Bill Russell the domineering NBA center, title machine and winner has been more than embraced by Boston.
He's not just part of the Celtic legacy. He's the foundation of it.
But what about Russell, the iconic civil rights leader, proud and prickly, who played one side of a fairly ugly racial conversation with a the city of Boston? What about the man whose home was invaded and defaced with racist messages and feces? What about the man who once wrote that Boston was a "flea market of racism?"
What does Boston think about that guy?
In a Boston Magazine article coming out Tuesday, Paul Flannery digs in.
“Bill Russell got tagged with being antiwhite and rude and everything else,” [Tommy] Heinsohn says, “but all he really wanted to do was be recognized as an individual. He had been slighted several times, and he was smart enough to recognize it.” It should never be said that Russell handled these moments with humility. Drawing inspiration from his grandfather, who stared down the Klan, and from Martin Luther King and Malcolm X, Russell responded to the basest levels of racism with defiance -- which tended to only further infuriate his critics. The cycle went on and on.
Russell played for the Celtics, he liked to say, making sure to leave out “Boston.” And when his playing days were over, he relocated to Mercer Island, near Seattle, about as far from the Hub as he could physically get.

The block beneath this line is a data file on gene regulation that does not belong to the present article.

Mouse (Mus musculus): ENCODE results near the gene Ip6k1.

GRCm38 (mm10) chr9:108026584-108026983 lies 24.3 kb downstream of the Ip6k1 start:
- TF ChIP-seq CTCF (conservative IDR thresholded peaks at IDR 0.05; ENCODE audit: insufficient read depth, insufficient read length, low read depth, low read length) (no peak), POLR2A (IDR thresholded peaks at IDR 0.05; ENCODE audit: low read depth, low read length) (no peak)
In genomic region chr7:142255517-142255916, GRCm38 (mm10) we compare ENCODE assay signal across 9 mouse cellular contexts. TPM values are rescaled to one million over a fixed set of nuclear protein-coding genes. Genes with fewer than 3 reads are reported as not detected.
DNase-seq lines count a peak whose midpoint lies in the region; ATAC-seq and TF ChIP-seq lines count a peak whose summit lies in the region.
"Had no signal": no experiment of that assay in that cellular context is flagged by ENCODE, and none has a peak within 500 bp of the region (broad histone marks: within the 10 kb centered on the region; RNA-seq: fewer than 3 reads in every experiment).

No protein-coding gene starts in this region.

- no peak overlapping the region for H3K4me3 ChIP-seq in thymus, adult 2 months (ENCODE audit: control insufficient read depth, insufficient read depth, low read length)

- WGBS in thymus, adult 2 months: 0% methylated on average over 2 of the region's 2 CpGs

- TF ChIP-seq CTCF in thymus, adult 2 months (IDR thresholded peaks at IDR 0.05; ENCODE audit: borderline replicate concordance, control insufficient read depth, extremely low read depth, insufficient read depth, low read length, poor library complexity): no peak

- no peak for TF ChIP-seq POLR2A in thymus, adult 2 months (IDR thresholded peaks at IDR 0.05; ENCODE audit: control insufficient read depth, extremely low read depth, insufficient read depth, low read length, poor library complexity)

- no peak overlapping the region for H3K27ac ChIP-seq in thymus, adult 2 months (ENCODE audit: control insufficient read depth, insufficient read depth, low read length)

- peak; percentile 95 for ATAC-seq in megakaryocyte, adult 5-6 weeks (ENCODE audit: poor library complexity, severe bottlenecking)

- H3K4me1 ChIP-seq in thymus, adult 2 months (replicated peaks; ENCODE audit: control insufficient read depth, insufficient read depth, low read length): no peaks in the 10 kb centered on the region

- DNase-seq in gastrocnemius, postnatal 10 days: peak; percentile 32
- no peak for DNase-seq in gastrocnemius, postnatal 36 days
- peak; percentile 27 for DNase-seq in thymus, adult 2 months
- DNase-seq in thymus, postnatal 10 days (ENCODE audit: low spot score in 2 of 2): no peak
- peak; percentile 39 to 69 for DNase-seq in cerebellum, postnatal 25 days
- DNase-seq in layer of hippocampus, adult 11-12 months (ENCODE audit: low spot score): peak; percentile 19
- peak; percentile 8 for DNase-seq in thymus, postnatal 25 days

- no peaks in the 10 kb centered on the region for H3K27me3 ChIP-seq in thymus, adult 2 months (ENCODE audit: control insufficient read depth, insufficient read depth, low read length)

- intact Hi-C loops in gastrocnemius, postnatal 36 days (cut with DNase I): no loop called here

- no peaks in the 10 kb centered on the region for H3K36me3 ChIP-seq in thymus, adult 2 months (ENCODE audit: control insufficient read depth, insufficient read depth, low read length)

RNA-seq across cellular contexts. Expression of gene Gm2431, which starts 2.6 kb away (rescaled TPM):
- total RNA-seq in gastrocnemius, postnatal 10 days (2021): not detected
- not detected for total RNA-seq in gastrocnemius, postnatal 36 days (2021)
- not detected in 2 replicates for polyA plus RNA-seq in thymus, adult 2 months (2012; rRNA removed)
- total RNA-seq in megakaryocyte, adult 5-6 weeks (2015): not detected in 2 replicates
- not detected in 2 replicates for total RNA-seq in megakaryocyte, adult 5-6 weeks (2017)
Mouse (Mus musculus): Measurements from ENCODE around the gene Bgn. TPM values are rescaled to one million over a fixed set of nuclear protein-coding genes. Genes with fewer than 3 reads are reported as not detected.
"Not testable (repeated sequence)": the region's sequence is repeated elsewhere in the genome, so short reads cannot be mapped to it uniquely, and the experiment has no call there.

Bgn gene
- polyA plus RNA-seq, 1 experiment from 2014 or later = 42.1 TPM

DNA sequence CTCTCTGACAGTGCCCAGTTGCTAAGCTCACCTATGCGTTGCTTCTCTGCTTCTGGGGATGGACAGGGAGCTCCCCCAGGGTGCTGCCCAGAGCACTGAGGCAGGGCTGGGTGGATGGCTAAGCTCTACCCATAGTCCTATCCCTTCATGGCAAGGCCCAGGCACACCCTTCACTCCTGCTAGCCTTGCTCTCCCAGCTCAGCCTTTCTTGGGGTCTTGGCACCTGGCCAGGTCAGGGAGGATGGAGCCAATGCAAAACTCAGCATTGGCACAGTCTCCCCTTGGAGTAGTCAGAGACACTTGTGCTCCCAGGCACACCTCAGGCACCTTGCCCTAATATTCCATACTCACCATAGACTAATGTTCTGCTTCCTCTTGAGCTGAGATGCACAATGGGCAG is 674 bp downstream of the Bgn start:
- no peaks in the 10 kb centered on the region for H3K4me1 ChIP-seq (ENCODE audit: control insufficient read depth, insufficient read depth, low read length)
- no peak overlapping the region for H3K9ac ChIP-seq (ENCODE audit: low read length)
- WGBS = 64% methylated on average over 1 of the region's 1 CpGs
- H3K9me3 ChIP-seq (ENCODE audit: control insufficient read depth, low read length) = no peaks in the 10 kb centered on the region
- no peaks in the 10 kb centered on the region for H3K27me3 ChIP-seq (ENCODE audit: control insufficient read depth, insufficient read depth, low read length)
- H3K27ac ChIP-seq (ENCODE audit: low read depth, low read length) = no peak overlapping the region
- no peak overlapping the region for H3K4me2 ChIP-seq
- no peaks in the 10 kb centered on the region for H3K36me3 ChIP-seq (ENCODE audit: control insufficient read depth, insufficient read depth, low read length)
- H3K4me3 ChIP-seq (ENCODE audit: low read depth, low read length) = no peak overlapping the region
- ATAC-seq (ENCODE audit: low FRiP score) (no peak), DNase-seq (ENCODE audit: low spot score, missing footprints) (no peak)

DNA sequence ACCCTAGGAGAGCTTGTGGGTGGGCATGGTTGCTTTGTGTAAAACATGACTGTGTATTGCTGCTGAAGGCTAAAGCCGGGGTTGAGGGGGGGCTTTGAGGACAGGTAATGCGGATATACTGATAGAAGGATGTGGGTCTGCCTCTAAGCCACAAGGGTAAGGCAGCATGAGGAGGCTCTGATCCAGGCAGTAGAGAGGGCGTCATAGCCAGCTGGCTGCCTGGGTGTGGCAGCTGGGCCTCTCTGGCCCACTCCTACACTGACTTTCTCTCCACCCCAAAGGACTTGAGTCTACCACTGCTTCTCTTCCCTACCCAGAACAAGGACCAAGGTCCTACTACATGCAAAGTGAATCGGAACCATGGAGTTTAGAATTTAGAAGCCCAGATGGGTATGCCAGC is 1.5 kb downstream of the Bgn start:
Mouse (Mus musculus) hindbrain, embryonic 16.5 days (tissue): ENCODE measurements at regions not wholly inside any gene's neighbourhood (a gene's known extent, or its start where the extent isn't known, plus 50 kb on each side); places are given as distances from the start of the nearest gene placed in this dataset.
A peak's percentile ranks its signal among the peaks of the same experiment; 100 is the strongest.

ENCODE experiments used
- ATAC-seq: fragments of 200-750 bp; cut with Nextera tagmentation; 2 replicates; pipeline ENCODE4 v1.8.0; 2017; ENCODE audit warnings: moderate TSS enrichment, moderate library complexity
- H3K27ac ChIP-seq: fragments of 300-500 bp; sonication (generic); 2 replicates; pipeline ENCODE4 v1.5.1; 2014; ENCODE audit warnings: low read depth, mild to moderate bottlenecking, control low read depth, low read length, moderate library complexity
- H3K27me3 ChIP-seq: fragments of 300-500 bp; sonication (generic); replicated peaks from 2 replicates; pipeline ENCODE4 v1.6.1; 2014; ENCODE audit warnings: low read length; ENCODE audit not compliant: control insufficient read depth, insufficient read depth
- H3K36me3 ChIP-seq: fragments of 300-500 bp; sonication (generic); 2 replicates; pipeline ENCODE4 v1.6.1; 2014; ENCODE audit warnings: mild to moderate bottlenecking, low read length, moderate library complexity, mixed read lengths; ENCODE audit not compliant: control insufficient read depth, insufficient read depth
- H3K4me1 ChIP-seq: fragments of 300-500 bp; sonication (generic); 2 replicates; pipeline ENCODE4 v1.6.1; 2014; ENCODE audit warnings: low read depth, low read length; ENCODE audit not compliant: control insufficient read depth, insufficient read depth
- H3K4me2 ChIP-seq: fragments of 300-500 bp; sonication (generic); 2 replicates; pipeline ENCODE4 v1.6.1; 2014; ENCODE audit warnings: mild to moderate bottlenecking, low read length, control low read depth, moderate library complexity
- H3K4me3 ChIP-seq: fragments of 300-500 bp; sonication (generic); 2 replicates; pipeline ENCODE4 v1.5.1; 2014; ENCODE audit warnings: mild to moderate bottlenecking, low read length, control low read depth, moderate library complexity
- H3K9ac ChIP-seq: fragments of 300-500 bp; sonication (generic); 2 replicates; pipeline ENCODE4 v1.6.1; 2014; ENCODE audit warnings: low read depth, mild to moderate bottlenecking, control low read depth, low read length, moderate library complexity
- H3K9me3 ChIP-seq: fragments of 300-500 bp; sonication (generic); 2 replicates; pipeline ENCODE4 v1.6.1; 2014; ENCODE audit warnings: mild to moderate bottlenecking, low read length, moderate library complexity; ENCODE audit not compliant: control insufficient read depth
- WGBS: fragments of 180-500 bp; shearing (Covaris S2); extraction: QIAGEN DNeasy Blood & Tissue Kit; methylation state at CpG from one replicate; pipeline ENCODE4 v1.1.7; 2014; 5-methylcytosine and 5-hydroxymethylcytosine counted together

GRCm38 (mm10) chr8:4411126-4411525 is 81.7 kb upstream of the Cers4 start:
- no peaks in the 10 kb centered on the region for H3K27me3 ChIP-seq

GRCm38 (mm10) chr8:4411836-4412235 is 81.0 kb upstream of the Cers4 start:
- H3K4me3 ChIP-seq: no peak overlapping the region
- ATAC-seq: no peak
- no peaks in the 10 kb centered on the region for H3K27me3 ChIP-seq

Whatever the state of relations now, the truth remains that the greatest winner in the history of American team sports is, oddly, not on the short list of Boston sports heroes (Bobby Orr, Red Auerbach, Ted Williams) honored by statues.
Flannery thinks that ought to change.
The city of Boston has been known to get defensive about the old days.
“We’re past that” is the operative phrase. Well, if that’s true, what better way to show it than by embracing this complex, fascinating, and proud man in some tangible way?
Flannery took his idea of a statue to Celtics' ownership and the mayor's office. Everyone is making encouraging, if somewhat vague, noises. One complicating factor is that Russell himself has opposed many efforts to honor him. But maybe on this one, he ought to be ignored.